Critical Enablers are activities and policies that strategically support and foster effective and efficient HIV, TB and malaria program outcomes. Critical Enablers include any efforts towards achieving Gender Equality; fostering Human Rights and an Enabling Legal Environment, which:
Understanding Critical Enablers in the context of a national epidemic and integrating Critical Enablers into programming is essential to the success of any comprehensive HIV, TB and malaria response. The identification and integration of context specific enablers is best achieved through active engagement and partnerships with Key Populations and their representatives who play an important role in identifying needs, ensuring relevance and ownership, and supporting uptake of programs and services.
For the purpose of this toolkit and based on growing literature in this area we will define Key Populations as: Groups that have a higher epidemiological impact of disease, combined with lower access to services, and who belong to populations that are displaced, criminalized or marginalized. Key Populations include but are not limited to:
These groups are impacted by cultural, socio-political and economic factors and often lack the lived experiences of gender equality, human rights and a legal environment that would allow them to thrive, feel safe and actively participate in all aspects of society including access to high quality health and social services.
For key populations, a number of programming tools exist for MSM, Sex Workers and Transgender. Each of these tools offer practical advice on implementing HIV and STI programmes for and with MSM, sex workers and transgender, respectively :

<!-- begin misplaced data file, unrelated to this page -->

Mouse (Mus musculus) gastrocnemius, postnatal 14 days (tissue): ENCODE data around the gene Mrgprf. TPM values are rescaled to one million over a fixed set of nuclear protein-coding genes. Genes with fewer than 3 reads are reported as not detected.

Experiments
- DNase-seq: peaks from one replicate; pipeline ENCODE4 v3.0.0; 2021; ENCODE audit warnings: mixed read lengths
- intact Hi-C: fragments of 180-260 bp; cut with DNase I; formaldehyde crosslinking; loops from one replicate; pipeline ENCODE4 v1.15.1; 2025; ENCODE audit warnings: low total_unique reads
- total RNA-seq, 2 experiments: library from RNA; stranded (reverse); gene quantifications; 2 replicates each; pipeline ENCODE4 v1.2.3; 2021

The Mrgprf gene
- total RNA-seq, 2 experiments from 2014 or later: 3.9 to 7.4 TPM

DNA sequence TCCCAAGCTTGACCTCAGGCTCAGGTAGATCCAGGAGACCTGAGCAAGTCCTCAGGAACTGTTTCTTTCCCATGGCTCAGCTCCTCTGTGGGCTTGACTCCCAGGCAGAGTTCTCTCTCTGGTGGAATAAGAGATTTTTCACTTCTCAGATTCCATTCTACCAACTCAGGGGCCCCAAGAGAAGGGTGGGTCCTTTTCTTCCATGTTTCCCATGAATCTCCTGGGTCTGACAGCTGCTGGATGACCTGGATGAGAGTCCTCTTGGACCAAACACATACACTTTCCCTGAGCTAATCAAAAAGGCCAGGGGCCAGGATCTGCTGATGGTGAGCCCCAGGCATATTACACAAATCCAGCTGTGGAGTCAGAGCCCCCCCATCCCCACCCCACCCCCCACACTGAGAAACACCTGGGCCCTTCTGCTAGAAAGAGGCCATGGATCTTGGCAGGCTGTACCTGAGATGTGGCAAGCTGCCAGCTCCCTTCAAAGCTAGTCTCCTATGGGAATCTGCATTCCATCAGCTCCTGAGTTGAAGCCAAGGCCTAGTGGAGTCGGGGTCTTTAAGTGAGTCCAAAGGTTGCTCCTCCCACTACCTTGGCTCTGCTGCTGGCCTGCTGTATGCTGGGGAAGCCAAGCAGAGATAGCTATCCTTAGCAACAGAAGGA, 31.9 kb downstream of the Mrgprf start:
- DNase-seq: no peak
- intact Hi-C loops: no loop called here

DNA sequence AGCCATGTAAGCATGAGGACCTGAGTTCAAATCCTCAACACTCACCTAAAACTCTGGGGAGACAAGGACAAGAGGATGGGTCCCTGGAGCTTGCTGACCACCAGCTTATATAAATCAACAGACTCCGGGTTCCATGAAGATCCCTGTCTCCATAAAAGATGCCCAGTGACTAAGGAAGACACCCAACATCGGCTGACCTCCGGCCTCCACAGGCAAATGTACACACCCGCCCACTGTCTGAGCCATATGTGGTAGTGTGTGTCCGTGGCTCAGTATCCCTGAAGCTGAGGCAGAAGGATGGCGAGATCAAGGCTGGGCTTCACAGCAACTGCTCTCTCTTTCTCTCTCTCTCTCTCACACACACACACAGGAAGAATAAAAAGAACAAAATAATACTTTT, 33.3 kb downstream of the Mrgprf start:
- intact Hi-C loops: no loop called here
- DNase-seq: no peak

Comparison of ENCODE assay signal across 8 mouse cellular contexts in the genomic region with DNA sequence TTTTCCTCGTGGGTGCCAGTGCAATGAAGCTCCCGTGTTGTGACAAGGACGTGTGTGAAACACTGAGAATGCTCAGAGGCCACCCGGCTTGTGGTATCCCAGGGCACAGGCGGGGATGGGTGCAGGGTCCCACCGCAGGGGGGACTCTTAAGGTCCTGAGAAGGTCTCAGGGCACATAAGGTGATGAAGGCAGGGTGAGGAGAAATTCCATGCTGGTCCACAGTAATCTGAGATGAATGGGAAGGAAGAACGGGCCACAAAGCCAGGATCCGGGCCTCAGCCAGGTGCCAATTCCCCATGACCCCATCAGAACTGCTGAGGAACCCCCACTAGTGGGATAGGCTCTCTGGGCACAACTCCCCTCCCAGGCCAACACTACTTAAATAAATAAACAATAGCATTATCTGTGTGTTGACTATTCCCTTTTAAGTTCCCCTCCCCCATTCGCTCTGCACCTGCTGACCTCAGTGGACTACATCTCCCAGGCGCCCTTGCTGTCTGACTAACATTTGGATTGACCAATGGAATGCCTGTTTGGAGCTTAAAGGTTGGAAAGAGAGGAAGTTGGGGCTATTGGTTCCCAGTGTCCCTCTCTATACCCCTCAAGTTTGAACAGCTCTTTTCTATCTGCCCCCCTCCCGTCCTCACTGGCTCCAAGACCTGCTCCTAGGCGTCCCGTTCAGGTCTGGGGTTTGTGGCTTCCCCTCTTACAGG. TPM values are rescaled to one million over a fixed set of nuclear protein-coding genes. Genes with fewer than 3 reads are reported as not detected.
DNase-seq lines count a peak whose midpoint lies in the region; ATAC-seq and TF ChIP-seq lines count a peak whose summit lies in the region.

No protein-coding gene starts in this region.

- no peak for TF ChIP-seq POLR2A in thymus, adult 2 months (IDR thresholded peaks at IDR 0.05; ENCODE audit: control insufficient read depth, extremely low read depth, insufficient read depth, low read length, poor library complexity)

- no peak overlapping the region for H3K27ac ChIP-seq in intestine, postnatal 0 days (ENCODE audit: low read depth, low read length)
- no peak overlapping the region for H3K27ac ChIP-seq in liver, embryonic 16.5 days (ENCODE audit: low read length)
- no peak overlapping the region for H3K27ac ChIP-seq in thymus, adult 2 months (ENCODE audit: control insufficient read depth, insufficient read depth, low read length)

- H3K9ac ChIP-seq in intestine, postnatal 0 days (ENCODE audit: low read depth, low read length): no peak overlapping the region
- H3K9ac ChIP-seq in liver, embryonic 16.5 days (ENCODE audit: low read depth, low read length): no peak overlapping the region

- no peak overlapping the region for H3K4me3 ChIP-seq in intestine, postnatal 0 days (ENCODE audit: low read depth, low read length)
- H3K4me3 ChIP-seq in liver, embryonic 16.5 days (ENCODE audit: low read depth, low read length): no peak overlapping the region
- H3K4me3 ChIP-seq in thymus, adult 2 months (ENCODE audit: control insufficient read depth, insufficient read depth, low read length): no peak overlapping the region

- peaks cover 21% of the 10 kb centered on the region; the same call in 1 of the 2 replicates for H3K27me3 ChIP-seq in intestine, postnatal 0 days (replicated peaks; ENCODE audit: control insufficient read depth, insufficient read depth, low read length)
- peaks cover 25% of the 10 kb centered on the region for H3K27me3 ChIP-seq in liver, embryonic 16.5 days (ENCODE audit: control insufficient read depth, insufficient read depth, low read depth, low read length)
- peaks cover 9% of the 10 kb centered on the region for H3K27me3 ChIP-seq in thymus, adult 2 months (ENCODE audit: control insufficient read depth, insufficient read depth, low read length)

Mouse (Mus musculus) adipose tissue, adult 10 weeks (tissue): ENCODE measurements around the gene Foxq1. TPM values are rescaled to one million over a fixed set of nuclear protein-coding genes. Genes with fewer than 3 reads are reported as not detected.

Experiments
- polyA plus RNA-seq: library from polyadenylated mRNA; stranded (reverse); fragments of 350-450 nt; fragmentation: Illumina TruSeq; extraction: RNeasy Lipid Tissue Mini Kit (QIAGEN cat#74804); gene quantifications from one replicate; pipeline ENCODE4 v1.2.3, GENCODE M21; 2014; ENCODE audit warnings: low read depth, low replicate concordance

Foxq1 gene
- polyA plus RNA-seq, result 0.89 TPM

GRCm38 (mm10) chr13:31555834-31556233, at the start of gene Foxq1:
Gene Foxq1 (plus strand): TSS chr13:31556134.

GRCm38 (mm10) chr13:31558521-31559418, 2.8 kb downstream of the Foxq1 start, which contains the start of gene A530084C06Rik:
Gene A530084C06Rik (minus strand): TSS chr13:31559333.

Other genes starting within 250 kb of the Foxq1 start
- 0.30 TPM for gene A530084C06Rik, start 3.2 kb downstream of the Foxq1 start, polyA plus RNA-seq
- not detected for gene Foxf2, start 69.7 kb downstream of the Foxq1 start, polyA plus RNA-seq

The United Nations together with intergovernmental organizations, development partners and civil society have a history of championing Critical Enablers with human rights efforts dating back to 1948 and the Universal Declaration of Human Rights. Drawing on those principles and agreements, The Right to Health and the Human Rights Framework for HIV, TB and Malaria, affirms the entitlement and enjoyment of the highest attainable standard of health throughout services, policies, laws. The Right to Health is also closely linked to the social determinants of health which consists of both social policy and social protection programmes. Social policy and social protection include rights to: work, housing, food, education, human dignity, life, non-discrimination and equality.
Building on the UN’s history and the Right to Health, the UN’s recent launch of The 2030 Development Agenda and the Sustainable Development Goals (SDGs) recognizes Critical Enablers – specifically gender equality and human rights -- as central to the success of the global goals with a strategic focus on SDG-3 (good health), SDG-5 (gender equality), SDG-10 (reducing inequality in and between countries) and SDG-16 (inclusive societies and institutions).
Other global initiatives such as The End of Poverty Agenda and Universal Health Coverage also call for the use and engagement of Critical Enablers to help the elimination of extreme poverty and in providing health services access to all. These global agendas together compliment other recent initiatives and announcements such as: Zero Discrimination Day; the UN Joint Statement to End Violence and Discrimination against LGBTI (Lesbian Gay, Bisexual and Transgender Individuals); and The 2015 UN Women Summit where world leaders at the UN General Assembly committed to ending discrimination against women by 2030. The UNAIDS’ 2016-2021 Strategy also highlights Critical Enablers and Key Populations with specific targets linked to the SDGs. The strategy has a specific focus on prevention, treatment and support services; social protection programmes; and gender equality. With the declarations of commitments and goals set, each country is tasked with championing legal and social reform, empowering communities and ensuring equality for each individual regardless of who they are.